Are some of your clients drowning under their own or their children’s student loan debt? Ways exist to get out from under without too much damage to their credit scores, according to NextAdvisor, a research organization in Burlingame, Calif.
Student loan debts can stifle earning and saving power for years after graduation, but some options are available to lower the debt, especially if it is issued by the government. Some of the same options may be obtainable from private lenders as well, says NextAdvisor.
If a loan holder is struggling to make payments, lenders sometimes will recalculate payments based on the lendee’s income, which can improve a credit score if all new payments are made on time.
It also is possible to receive a deferment or forbearance, NextAdvisor says. Deferment is a period of time where a person is not obligated to pay back the loan. It is automatic while the student is in school or during the first six months after graduation. A reprieve under special circumstances, such as illness, can sometimes be obtained through what is called a forbearance, which reduces or postpones monthly payments. However, interest rates may continue to be added on during this period, NextAdvisor warns.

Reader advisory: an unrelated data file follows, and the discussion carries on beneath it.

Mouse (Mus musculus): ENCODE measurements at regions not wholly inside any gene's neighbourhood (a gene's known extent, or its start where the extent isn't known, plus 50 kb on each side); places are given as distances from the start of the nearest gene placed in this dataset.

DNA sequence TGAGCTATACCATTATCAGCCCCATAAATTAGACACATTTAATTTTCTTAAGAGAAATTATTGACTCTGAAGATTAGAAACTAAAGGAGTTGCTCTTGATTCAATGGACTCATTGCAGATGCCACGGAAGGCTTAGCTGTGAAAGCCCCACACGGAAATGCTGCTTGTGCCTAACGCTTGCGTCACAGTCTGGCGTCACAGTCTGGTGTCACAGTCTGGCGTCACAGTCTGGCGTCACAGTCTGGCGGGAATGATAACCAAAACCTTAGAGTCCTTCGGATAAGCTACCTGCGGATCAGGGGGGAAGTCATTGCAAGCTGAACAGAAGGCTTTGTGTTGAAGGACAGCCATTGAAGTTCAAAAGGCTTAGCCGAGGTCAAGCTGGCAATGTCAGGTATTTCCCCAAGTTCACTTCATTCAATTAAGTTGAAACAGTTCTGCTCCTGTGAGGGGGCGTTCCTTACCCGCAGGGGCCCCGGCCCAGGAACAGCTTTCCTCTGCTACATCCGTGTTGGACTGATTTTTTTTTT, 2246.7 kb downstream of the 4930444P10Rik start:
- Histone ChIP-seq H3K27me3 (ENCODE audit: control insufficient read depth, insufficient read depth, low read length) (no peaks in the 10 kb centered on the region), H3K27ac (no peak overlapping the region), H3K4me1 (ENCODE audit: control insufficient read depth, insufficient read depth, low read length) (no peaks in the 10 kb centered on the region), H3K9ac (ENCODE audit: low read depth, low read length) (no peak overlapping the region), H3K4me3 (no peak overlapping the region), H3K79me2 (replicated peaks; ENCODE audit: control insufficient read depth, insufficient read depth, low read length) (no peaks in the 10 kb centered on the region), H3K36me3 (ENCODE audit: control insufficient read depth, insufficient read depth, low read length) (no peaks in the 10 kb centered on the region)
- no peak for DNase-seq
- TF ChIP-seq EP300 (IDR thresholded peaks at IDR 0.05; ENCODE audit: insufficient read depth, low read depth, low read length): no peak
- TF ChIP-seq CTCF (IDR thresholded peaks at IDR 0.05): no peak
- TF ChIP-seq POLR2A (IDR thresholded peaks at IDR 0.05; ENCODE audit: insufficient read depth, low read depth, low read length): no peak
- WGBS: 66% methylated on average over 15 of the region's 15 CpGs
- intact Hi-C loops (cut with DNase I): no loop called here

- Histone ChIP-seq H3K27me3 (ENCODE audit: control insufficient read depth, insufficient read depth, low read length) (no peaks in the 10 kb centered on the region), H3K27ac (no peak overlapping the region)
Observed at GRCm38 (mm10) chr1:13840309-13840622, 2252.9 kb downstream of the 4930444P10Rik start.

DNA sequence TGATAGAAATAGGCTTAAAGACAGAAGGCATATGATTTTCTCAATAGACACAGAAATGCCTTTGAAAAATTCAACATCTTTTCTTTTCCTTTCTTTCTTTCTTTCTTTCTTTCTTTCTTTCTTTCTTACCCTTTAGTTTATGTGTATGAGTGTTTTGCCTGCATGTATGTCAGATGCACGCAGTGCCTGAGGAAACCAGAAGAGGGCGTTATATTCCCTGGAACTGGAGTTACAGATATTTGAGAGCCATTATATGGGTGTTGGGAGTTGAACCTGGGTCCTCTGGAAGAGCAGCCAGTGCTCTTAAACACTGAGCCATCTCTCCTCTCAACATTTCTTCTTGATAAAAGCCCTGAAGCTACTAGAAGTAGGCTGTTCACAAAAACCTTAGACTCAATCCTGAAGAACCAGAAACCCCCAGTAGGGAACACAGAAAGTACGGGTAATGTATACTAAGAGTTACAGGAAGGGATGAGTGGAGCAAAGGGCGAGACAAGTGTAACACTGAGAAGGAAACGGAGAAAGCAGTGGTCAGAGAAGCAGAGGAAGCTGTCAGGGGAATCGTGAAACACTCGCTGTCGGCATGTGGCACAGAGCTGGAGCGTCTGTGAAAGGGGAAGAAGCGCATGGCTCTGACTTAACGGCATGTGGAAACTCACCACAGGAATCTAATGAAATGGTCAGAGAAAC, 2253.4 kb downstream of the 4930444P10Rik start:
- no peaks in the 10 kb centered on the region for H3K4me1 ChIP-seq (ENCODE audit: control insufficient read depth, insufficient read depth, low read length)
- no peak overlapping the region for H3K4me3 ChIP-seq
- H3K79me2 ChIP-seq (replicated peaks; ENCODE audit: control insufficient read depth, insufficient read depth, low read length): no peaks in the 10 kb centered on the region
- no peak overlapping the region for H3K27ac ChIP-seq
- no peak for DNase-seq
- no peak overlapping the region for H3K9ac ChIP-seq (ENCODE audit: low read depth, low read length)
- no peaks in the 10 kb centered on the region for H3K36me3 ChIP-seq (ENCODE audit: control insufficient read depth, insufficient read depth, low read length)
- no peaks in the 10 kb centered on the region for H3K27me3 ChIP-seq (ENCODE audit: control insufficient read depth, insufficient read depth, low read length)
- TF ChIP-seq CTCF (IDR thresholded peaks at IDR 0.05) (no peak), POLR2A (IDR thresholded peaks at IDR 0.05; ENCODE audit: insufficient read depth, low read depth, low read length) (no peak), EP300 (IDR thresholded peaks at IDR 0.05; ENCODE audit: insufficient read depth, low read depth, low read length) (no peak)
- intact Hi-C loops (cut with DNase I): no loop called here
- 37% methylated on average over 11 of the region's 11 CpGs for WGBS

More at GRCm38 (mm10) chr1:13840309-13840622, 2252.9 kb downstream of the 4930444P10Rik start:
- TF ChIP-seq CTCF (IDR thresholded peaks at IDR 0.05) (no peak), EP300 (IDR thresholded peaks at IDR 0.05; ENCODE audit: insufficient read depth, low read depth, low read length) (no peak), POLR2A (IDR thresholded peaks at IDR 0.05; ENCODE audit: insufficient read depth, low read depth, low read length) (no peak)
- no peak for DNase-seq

If the client has already defaulted on the loan, he or she can start paying again and after nine timely payments the default will be removed from the credit score. Relief also can be obtained through a consolidation, which adjusts the interest rate of the debt, but the default is not removed from the credit report. Either of these processes can only be done once.
A loan can be canceled if the person becomes disabled and cannot work. Under some circumstances, it also can be forgiven, which is legally different, if the lendee agrees to certain terms, such working in a government or nonprofit sector job if payments have been made for at least 10 years before that. The entire report is available here.